Banks are focusing on efficiency to drive profits
Previously in this series, we highlighted the importance of expense control for big banks in the prevalent low interest rates regime. In this sense, controlling overhead expenses has been a key focus for US banks (VFH) as they struggle to remain profitable while containing rising costs in an uncertain and volatile market environment.
Understanding efficiency ratios
Wall Street (SPY) analysts keep a close eye on efficiency ratios of big banks. This ratio is especially important in upcoming results because low interest rates and global events have encroached upon the revenues of giant banks like Capital One Financial Corporation (COF). Efficiency ratio is a measure of non-interest expenses as a percent of net revenues. The ratio shows how revenues fuel a bank’s operating expenses. Please note that with efficiency ratios, a lower percentage is better because it means lower expenses compared to revenues.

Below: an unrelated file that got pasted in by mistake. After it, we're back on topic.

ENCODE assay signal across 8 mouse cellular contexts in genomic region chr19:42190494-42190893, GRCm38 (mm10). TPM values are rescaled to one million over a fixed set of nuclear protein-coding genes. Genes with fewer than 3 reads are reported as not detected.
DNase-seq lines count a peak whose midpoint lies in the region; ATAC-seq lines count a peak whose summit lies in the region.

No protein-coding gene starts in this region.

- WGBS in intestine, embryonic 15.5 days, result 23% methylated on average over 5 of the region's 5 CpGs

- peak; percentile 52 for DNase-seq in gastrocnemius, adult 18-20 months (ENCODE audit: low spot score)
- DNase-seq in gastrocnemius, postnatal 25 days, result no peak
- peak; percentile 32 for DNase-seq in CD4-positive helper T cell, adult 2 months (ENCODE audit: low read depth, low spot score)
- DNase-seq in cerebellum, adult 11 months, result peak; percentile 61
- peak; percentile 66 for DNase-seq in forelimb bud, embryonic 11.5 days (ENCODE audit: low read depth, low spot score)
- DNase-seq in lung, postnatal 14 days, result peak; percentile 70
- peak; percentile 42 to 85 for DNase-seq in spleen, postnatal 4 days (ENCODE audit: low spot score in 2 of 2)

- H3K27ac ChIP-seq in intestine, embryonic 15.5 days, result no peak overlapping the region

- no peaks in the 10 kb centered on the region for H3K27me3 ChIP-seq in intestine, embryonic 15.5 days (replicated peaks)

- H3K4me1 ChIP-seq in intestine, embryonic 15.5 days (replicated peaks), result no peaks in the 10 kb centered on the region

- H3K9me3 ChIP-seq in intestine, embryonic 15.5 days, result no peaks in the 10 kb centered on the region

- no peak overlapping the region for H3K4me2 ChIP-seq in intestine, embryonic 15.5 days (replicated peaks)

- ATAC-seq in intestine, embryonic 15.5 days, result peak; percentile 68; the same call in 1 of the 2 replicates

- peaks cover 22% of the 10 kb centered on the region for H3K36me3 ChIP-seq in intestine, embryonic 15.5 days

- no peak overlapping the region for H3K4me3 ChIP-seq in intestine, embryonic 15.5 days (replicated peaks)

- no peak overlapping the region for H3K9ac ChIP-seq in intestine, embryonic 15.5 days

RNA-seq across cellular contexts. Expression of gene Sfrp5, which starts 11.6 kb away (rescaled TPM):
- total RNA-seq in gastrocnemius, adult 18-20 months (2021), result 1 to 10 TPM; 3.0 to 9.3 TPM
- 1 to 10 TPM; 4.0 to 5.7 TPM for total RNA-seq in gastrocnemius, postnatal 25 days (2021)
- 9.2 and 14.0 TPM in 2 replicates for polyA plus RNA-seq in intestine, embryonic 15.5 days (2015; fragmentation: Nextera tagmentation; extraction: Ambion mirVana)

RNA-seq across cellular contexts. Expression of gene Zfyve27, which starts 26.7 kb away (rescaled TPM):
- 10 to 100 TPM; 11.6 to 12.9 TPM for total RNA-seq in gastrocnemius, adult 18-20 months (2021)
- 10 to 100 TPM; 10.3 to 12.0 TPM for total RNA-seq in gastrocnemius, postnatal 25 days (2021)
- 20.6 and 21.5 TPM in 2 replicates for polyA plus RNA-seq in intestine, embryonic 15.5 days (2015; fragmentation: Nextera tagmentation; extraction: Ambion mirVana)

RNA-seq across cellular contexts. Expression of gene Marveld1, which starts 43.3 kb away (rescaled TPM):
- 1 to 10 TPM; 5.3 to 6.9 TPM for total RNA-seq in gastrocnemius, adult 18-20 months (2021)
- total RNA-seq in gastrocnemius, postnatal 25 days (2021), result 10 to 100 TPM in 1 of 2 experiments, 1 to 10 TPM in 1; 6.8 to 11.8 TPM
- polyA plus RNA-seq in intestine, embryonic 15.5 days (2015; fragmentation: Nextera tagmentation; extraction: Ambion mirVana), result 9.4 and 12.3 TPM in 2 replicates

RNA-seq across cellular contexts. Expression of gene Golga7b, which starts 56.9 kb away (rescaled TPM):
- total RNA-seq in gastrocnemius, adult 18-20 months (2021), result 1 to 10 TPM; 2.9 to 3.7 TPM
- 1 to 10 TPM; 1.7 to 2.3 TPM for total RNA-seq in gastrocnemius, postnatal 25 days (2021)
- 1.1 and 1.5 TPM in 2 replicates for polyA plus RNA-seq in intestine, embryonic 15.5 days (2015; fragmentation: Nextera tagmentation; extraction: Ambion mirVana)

Capital One’s efficiency ratio was 56.2% for 4Q15, which is slightly lower than the 56.5% the company saw in 4Q14. Its non-interest expenses increased by 6%, compared to the $3.5 billion it saw one quarter previously. Still, the banking giant expects that the continued growth in its credit card business will create positive operating leverage. So far, digital investments by the company have materialized into productivity gains and cost savings.
Capital One’s ETF exposure
Investors seeking diversified exposure to the US banking sector would do well to consider investing in the Financial Select Sector SPDR ETF (XLF) or the Vanguard Financial ETF (VFH). Capital One Financial makes up 0.85% of the total holdings of XLF, and peers like Bank of America Corporation (BAC), American Express Company (AXP), Mastercard (MA), and Visa (V) are also well represented in both XLF and VFH.
That said, what makes Capital One stand out among these competitors? What are the company’s major strengths? Continue to the next part to find out.